The accident occurred because the mine operator failed to support a brow properly in the No. 1 entry that was created because of mining height change. The change in height occurred when an extended depth cut was taken in adverse roof conditions and the company mined under the draw rock in order to lower the cutting height.

ENFORCEMENT ACTIONS

1. A 103(k) Order, No. 8092102, was issued to Kingston Mining, Inc. A fatal accident has occurred at this operation today, October 11, 2010, when a roof bolter operator was struck by a piece of rock falling from between two rows of bolts. This order is issued to assure the safety of all persons at this operation. It prohibits all activity inby the loading point on the No. 1 section until MSHA has determined that it is safe to resume normal mining operations in this area. The mine operator shall obtain prior approval from an authorized representative for all actions to recover and/or restore operations to the affected area.

2. A 104 (a) Citation, No. 8125753, was issued under 30 CFR § 75.220(a)(1), to Kingston Mining, Inc. The operator has failed to follow the approved Roof Control Plan. On October 11, 2010, a miner received fatal injuries from a fall of roof in the face area of the No. 1 entry, inby survey spad 35296 on the No. 1 working section. There is wide roof bolt spacing at the brow, measuring 56� inches wide to 58 inches wide. The wide, unsupported area allowed the brow to break off and fall, striking the victim. The rock striking the victim measured 66 inches long, 30 inches wide and 4 to 6 inches thick. This citation is being issued as an enforcement action based upon the fatal accident investigation.

Standard 75.220(a)(1) was cited 6 times in two years at mine 4608625 (6 to the operator, 0 to a contractor).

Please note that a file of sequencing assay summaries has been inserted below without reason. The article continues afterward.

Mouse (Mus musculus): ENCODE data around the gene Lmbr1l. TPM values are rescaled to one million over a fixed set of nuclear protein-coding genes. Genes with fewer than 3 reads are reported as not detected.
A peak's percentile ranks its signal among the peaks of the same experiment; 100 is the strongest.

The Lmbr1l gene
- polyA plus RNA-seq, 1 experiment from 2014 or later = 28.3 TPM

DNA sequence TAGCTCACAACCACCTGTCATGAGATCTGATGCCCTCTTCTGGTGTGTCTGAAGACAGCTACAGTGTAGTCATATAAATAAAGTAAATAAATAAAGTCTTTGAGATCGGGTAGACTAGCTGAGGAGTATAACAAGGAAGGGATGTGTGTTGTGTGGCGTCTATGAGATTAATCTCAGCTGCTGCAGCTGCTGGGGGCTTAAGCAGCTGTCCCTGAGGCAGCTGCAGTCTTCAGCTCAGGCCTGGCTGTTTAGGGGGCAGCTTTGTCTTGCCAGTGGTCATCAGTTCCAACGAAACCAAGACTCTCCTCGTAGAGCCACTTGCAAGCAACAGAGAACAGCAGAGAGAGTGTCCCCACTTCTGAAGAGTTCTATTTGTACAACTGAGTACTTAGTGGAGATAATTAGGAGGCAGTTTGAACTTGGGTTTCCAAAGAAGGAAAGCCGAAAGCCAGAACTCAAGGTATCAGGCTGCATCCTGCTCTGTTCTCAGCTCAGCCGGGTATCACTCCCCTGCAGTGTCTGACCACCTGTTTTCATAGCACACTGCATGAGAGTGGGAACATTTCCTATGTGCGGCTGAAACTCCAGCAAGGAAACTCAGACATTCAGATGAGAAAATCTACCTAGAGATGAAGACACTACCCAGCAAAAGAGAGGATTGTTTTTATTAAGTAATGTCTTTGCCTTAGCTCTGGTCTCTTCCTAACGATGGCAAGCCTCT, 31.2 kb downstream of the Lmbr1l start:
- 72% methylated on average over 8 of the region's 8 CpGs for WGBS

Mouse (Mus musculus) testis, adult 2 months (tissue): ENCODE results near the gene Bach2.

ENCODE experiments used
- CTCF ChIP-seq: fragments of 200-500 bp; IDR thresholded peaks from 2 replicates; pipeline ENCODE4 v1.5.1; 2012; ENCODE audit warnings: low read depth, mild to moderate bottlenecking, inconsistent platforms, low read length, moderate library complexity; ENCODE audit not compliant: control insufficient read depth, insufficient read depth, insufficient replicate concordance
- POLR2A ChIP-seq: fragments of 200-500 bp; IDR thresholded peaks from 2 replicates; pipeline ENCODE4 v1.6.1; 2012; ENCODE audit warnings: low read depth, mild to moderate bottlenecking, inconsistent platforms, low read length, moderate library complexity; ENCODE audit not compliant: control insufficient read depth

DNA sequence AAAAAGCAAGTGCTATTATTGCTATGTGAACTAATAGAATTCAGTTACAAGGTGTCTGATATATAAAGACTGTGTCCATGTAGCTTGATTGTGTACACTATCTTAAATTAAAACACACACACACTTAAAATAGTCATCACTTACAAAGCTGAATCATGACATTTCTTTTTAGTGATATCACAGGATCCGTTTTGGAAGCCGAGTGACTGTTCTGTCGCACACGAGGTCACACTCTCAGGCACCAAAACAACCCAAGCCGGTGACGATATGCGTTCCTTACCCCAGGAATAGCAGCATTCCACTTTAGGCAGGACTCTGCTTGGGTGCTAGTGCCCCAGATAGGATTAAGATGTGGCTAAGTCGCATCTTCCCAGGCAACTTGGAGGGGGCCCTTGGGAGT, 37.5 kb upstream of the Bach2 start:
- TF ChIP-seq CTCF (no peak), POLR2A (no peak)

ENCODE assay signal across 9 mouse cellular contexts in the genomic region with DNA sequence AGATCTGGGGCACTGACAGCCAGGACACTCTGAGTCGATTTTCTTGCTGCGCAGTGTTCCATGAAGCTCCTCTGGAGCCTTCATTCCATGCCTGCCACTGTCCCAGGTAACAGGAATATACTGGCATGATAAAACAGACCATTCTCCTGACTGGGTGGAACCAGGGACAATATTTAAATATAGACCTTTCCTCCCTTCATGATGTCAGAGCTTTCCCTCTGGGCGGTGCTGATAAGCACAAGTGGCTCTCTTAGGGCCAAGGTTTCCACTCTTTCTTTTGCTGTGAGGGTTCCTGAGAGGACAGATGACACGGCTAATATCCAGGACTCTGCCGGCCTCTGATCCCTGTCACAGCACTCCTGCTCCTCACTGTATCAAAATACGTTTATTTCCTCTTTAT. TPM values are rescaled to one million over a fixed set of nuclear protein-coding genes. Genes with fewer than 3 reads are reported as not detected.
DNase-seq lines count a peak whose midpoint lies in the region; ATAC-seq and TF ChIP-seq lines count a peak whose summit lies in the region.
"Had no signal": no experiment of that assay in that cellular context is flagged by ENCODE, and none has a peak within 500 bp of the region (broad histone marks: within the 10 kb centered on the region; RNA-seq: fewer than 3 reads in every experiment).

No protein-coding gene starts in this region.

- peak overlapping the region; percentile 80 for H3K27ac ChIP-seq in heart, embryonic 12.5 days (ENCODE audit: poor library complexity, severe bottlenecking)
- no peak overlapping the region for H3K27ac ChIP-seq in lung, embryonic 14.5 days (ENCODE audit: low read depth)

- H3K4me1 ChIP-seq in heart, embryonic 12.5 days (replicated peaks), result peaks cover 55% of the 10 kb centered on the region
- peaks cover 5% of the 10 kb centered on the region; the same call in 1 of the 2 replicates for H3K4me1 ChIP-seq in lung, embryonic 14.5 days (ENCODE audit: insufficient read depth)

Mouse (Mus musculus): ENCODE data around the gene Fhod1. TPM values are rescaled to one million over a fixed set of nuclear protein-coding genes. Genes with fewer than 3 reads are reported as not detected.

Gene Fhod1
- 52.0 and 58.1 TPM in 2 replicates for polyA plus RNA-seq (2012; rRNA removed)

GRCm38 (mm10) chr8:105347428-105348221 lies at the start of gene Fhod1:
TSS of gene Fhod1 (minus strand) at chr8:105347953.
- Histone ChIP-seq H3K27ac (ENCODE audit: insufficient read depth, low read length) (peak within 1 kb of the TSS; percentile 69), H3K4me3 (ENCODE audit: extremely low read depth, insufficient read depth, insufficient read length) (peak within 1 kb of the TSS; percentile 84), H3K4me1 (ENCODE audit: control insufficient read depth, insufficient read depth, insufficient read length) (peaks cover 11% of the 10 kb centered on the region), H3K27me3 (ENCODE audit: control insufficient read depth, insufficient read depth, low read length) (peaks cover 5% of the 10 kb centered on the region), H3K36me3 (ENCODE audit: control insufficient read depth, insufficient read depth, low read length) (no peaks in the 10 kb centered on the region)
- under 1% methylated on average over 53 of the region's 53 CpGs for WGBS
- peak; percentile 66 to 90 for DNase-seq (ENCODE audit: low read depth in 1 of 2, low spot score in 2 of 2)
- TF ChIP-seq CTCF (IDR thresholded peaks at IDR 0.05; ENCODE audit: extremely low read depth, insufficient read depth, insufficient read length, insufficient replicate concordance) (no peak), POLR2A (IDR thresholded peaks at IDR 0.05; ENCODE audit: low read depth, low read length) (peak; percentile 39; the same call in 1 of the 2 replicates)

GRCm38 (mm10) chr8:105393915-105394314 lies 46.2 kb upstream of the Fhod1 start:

3. A 104 (a) Citation, No. 8125754, was issued under 30 CFR § 75.220(a)(1), to Kingston Mining, Inc. The operator has failed to follow the approved Roof Control Plan, as stated in item No. 5, page No. 11. The operator took an extended cut of 25 feet, when adverse roof conditions existed. Prior to and after the initial 15 feet was mined in the face of the No. 1 entry, broken and drummy roof was present. This cut occurred on Friday, October 8, 2010, by the evening shift. An additional 10 feet was mined by the day shift on Monday, October 11, 2010. Prior to the additional 10 feet being mined, 8 inches to 10 inches of draw rock had fallen in the original cut. The additional 10 feet mined created a brow that contributed to a fatal accident. This citation is being issued as an enforcement action based upon the fatal accident investigation.

Standard 75.220(a)(1) was cited six times in two years at mine 4608625 (six to the operator, zero to a contractor).

Related Fatal Alert Bulletin:
Fatal Alert Bulletin Icon FAB10C45






APPENDIX A

Persons Participating in the Investigation

Kingston Mining, Inc.

Philip Saunders ............... President
Mike Jiles ............... Superintendent
Robert Siegler ............... Mine Foreman
Larry Helmick ............... Section Foreman
Denny Large ............... Maintenance Foreman
Greg Fernett ............... Safety Director

Alpha Natural Resources

Mark Schuerger ............... President NWV
John Gallick ............... Vice President Safety NWV
Ken Perdue ............... Safety Director
Mike Vaught ............... Safety Director NWV

West Virginia Office of Miners' Health, Safety and Training

C.A. Phillips ............... Deputy Director
Gary S. Snyder ............... Inspector-at-Large
Randy Smith ............... Assistant Inspector-at-Large
Wayne Wingrove ............... Roof Control Inspector
Gene Stewart ............... District Inspector
Larry Wine ............... District Inspector
Elaine Skorich ............... Assistant Attorney General

Mine Safety and Health Administration

Thomas C. Clark ............... CMS&H Inspector/Accident Investigator
William Bane ............... CMS&H Inspector
Darius L. Barker ............... Mining Engineer
Brian Morris ............... Civil Engineer
Rod Shabbick ............... Mine Safety and Health Specialist (Training Specialist - EFS)
APPENDIX B

Persons Interviewed

Allen Shrewsberry ............... Roof Bolter Operator
Chad Kennedy ............... Scoop Operator
Carlton Martin ............... Continuous Miner Operator
Larry Helmick ............... Section Foreman
Chris Kamits ............... Shuttle Car Operator
Danny Lilly ............... Continuous Miner Operator
Steve Cox ............... Roof Bolter Operator
James Clay ............... Shuttle Car Operator
Samuel Mink ............... Shuttle Car Operator-Lightning Contractor
John Davis ............... Roof Bolter Operator